“It was a close call,” wrote the captain in her report to NASA’s Aviation Safety Reporting System. “If we had not realized what was happening and acted on it, all the occupants of the aircraft would have likely lost consciousness and suffocated.”
What catastrophic event caused one airline captain to have a near-death experience on board an aircraft parked at the gate?It all began when the crew arrived for a scheduled dawn departure. The airplane was already fueled and loaded. The captain noticed the main cargo door and L2 door were still open. She noted on the manifest that their load was primarily food and palletted dry ice.
Pre-dawn, the aircraft was quite cold because the power had been off all night. The auxiliary power unit normally runs the environmental controls, but this plane had been dispatched with the APU placarded inoperative.
The crew called for Air Start carts and shivered through their pre-flight checks. Ground crew connected the air start carts and closed all doors. Immediately, it became difficult for all on board to breathe.
The flight crew managed to start Number One engine. The captain reported that the Central Load Planning Coordinator had barely made it back to the flight deck from the main deck after checking the L1 door.
Mental confusion quickly set in. The F/O just managed to get to “packs on,” while the captain, vision dimming and breath becoming shallow, called for emergency O2 masks on. Several minutes later everyone began to breathe normally and the mental confusion abated.
What had happened to this flight crew?
Hypoxia. But, you ask, weren’t they at the gate and not at altitude?
Many pilots associate hypoxia with altitude sickness, or lack of oxygen due to decreased air density. In reality, hypoxia is caused by lack of oxygen however that might occur.
In this case, the lack of oxygen resulted from the excessive presence of carbon dioxide. Remember the pallets of dry ice, otherwise known as frozen carbon dioxide?
The Dangers of Dry Ice
Dry ice is extremely useful for freezing and keeping things frozen because of its very cold temperature (-109.3F/-78.5C). Also because it gives more than twice the cooling energy per pound of weight than regular water ice, it’s great for use in long-range transport of frozen goods.
Plus, as it doesn’t melt, it doesn’t make a mess, unless you drop it in your favorite party punch. Dry ice sublimates directly from a solid state to a gaseous state, and when mixed with a liquid containing water, it vaporizes the water content. That would be one smoky cloud bubbling off your party punch.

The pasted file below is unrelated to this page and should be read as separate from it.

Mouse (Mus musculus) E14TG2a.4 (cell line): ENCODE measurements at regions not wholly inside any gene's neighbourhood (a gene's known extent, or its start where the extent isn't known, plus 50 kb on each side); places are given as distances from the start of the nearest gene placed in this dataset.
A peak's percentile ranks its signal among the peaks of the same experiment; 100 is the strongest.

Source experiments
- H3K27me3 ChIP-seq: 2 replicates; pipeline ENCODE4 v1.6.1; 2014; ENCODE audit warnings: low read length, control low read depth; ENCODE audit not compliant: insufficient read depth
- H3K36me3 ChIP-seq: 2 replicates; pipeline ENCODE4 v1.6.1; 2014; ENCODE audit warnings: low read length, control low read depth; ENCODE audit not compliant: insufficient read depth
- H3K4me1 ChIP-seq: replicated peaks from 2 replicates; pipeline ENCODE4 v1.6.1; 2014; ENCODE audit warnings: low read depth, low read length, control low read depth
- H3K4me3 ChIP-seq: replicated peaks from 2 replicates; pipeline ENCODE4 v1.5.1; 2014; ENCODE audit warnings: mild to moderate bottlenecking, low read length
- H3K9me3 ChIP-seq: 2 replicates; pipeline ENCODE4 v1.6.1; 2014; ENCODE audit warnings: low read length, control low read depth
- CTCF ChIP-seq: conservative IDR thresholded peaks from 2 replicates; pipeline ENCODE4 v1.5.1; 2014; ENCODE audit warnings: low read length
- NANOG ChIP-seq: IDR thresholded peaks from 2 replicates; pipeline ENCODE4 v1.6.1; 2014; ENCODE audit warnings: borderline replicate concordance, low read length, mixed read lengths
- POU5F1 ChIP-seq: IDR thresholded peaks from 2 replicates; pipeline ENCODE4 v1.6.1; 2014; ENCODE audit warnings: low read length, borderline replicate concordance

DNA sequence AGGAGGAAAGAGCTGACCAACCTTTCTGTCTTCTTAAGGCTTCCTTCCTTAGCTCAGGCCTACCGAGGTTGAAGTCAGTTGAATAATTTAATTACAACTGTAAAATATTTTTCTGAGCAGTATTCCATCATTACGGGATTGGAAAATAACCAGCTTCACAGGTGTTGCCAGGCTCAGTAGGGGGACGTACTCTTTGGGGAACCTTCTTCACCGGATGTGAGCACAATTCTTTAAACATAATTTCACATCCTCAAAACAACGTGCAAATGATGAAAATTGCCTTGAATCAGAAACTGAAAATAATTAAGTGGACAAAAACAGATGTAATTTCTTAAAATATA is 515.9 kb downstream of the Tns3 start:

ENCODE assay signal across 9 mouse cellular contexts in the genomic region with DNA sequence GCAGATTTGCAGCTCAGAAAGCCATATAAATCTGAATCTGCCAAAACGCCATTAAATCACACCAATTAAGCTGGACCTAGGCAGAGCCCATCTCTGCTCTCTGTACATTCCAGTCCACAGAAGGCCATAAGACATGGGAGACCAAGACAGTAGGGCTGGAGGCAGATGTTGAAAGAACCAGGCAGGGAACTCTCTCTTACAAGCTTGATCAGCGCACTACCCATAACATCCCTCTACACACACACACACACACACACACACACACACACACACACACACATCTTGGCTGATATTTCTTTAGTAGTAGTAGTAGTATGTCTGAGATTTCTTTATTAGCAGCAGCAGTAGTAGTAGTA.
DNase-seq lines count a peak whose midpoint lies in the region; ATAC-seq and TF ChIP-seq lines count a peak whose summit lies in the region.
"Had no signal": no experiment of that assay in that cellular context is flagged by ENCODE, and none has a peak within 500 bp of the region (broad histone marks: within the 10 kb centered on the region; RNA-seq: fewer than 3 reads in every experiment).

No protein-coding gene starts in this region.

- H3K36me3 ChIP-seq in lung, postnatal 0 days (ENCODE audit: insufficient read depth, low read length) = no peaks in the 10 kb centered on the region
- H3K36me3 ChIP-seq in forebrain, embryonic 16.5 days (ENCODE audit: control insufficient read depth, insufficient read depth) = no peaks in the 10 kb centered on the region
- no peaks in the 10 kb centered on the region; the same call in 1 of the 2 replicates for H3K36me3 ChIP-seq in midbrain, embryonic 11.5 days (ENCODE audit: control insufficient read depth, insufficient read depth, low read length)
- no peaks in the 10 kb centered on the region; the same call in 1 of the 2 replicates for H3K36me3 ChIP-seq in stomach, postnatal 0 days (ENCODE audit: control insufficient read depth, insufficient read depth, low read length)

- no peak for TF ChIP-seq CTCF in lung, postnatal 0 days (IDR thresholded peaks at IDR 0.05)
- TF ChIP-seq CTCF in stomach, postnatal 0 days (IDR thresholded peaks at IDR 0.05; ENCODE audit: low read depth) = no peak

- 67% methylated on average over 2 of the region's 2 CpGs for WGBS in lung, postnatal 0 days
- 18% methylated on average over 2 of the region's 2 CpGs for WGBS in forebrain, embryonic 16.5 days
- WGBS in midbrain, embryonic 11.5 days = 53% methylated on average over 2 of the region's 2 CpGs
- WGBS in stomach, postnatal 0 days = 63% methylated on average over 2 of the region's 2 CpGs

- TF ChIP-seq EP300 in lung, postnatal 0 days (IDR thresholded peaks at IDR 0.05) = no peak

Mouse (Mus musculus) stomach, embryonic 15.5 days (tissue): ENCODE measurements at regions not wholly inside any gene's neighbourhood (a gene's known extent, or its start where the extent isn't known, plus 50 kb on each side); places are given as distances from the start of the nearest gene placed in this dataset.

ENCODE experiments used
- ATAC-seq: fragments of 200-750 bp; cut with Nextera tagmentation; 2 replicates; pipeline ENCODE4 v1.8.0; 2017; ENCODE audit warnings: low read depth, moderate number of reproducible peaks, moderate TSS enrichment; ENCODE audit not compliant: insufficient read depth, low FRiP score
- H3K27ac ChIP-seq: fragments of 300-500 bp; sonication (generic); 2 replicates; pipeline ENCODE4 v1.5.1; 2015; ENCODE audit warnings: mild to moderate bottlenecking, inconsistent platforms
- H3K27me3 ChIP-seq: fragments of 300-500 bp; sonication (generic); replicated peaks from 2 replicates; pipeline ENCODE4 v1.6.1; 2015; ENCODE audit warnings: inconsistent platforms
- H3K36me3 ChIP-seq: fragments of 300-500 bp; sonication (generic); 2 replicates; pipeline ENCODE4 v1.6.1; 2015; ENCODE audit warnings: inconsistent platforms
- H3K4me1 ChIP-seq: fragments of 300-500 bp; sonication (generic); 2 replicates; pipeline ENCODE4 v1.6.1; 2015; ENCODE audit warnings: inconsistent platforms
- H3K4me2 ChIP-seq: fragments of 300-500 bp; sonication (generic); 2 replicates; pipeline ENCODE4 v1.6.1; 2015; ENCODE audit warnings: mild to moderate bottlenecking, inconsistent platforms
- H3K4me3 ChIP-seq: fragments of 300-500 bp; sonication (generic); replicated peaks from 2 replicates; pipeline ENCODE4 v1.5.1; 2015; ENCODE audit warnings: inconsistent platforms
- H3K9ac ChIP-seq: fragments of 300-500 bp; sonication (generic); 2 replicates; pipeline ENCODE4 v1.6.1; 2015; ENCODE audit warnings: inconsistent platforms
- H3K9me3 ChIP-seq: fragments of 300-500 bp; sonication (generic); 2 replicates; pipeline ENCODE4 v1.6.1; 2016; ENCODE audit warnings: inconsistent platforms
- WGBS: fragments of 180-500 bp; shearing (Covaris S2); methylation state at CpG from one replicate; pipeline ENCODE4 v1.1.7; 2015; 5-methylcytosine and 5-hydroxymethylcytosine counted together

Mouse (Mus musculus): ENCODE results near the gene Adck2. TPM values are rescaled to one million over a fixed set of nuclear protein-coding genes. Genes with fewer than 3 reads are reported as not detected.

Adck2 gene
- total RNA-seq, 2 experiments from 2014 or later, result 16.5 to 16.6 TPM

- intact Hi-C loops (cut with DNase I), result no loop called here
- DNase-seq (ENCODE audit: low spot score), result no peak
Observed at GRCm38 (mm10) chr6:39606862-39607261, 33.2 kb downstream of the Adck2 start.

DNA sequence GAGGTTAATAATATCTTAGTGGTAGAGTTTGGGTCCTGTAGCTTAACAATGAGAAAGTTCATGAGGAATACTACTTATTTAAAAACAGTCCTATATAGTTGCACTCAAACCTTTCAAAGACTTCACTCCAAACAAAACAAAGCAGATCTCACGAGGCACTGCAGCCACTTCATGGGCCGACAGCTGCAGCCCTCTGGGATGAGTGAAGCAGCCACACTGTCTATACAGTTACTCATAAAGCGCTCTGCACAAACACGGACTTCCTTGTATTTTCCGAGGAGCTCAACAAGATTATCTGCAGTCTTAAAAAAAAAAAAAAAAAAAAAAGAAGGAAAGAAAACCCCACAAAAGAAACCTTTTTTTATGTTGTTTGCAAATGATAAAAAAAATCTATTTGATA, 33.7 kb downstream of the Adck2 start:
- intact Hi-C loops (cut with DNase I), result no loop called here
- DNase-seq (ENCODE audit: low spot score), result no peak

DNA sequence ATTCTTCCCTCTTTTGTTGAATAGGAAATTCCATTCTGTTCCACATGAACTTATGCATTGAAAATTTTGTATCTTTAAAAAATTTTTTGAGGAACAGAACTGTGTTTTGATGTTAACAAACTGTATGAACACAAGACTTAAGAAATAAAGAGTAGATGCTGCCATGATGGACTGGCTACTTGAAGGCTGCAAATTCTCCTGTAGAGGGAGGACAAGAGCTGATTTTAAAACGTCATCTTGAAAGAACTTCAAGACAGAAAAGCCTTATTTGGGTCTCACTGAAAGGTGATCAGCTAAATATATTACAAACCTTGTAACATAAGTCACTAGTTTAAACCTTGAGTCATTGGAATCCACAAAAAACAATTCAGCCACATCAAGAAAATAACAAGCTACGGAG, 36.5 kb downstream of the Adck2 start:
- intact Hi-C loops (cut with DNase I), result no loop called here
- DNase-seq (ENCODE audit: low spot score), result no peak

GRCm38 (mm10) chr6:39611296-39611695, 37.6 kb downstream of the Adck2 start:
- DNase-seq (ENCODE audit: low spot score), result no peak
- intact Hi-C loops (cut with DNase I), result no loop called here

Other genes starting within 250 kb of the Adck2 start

How much is too much dry ice? According to the Flight Operations Manual for the company where the captain worked: “For wide body transport aircraft on the ground for more than one hour, when carrying more than 440 pounds of dry ice in any compartment, one air conditioning pack should be on.”
In their packs-off condition due to an inoperable APU, 440 pounds was too much.
According to the Notice to Crew (NOTOC) that accompanied the crew’s manifest, their flight had more than 10,000 pounds of dry ice on board. Way too much.
When the ground crew inadvertently left the cargo and L2 doors open after the pallets of dry ice had been loaded, they allowed sublimated CO2 gas to enter the flight crew and passenger compartments. When the crew sealed up the plane before engine start, they also sealed in all that extra CO2.
Normally, carbon dioxide is a trace gas in our atmosphere, about .04% of a given volume of air. Increase its presence to 1% and drowsiness will occur. At 5% exposure, you’ll become confused and start to go deaf and blind. Your heart rate and blood pressure will dramatically increase. You’ll also begin suffocating as CO2 intake outpaces oxygen absorption in your lungs. That’s what the flight crew felt just before saving themselves. That’s why the FAA labels dry ice a hazardous material.
So what if you don’t pilot an aircraft boasting a cargo area capable of holding 10,000 pounds of dry ice? What if you’re only toting 100 pounds or so?
One C-208 pilot discovered how dangerous that amount can be. In his NASA report, he stated that the aircraft had been loaded more than an hour prior. Part of that load was 67 kgs. of dry ice (or a little more than 147 pounds).